Sharing the best in postsecondary news and commentary
A couple of weeks ago I posted a few pieces on the future of the lecture. Is it good, bad or a neutral teaching tool that can be used in a variety of ways? Lloyd Armstrong jumps into the debate with a good summary of the methodology used in the National Academy of Science’s article (in case you missed it the first time) and some cheerleading for active learning.
Here is a report from Deloitte University Press, Reimaging Higher Education: How Colleges, Universities, Businesses and Governments can prepare for a Future of Lifelong Learning. There isn’t anything incredibly new here, the business of writing about the future of higher education being a bit of a cottage industry right now, but the ideas are collected and summarized in a nice way and it is an enjoyable read if you like this kind of thing.
Harvard and MITx released some data on their MOOCs, which The Chronicle has summed up with the most interesting thread to pull being engagement (students enrolled in more than one MOOC were more likely to engage with the material, until they enroll in more than six, when engagement begins to drop). It would be nice to see more of this type of thing. Google has announced that it will fund Carnegie Mellon’s exploration of what MOOCs can do and I expect that neither got the memo that MOOCs are dead. My favourite quote from this article -“Unless the MOOCs pay attention to how people actually learn, they will not be able to improve effectiveness, and will end up as just a passing fad.”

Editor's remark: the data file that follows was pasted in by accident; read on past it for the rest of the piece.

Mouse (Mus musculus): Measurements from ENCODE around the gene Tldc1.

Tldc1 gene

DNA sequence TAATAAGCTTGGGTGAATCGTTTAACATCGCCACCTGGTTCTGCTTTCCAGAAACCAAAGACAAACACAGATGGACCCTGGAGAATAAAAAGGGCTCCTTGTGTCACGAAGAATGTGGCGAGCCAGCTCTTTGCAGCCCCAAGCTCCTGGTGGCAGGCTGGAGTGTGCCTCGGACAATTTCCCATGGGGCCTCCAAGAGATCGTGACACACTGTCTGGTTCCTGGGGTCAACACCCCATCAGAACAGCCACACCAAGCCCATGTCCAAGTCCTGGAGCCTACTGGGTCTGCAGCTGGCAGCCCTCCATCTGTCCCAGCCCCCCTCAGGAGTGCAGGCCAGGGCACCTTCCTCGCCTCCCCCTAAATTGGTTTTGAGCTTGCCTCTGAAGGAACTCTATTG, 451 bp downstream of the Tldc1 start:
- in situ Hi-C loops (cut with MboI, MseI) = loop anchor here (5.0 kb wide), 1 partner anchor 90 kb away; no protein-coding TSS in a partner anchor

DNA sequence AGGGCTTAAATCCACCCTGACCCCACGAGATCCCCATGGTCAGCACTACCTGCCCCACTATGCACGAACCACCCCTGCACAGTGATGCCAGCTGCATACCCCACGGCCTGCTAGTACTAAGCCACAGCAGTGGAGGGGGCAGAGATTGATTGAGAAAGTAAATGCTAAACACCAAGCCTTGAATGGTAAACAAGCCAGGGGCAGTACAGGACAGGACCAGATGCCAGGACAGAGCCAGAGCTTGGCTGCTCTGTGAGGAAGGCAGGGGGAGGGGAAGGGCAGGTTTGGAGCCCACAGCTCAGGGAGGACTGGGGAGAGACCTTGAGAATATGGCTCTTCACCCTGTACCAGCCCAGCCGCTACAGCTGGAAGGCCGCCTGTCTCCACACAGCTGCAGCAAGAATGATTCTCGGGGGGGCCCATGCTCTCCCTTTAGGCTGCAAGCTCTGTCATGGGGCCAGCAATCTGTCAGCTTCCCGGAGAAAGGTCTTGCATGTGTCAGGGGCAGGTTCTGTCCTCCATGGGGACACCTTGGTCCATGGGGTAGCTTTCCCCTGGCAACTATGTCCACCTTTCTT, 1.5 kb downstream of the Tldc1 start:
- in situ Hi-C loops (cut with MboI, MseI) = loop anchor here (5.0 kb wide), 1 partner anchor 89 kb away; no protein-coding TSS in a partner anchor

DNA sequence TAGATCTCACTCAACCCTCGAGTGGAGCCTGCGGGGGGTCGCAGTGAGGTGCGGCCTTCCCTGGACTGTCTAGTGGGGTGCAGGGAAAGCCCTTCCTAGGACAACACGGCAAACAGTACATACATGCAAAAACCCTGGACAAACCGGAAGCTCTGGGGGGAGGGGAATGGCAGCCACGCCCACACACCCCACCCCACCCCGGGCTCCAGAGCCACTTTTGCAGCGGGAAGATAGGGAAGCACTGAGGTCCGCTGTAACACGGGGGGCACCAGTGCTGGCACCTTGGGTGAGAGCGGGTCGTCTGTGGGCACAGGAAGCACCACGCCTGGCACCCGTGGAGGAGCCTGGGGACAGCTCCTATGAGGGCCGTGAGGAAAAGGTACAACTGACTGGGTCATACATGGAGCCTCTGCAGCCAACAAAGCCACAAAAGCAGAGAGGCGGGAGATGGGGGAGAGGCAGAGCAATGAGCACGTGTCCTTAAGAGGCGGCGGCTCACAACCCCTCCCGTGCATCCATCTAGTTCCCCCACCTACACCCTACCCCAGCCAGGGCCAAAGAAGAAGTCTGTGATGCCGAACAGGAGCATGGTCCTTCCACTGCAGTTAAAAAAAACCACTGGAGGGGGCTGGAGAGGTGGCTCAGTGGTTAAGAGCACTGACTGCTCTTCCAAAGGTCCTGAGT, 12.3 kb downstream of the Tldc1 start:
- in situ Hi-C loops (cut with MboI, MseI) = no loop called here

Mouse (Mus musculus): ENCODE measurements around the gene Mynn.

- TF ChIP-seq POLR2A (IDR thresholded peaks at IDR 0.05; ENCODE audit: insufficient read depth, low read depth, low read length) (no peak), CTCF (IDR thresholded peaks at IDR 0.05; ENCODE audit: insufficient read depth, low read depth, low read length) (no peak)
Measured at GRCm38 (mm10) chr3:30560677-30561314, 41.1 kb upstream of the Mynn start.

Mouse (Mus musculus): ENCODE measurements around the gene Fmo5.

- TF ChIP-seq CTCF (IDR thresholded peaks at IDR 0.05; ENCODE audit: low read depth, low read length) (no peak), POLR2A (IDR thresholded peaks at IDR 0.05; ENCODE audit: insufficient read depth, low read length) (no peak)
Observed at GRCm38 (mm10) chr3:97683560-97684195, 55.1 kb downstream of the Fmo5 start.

An American organization called Learning House has published its third annual survey of students enrolled in online courses. Some key findings: the number of students in online learning has increased, although the rate of growth is slowing down; the number of students studying more than 100 miles from home continues to increase; financial aid is a concern, but not the most important deciding factor in studying online; a majority of online students have credit from elsewhere and being able to transfer credit is important to them.
Pearson recently put out a report called The Learning Curve: Education and Skills for the 21st Century. It highlights eight skills necessary for the 21st century student. You might quibble with the categorization of these skills – I would have a different list – but I find it interesting that this exploration of the necessary skills and competencies to succeed at school, in work, at life, is becoming part of our everyday reading.
I leave you with this: what would David Lee Roth do if he ran a university? It’s smarter than you think (unless you are a Van Halen fan and know the M&Ms story), and it involves the use of metrics to improve student engagement and learning.
-Fiona Deller, Executive Director, Policy & Partnerships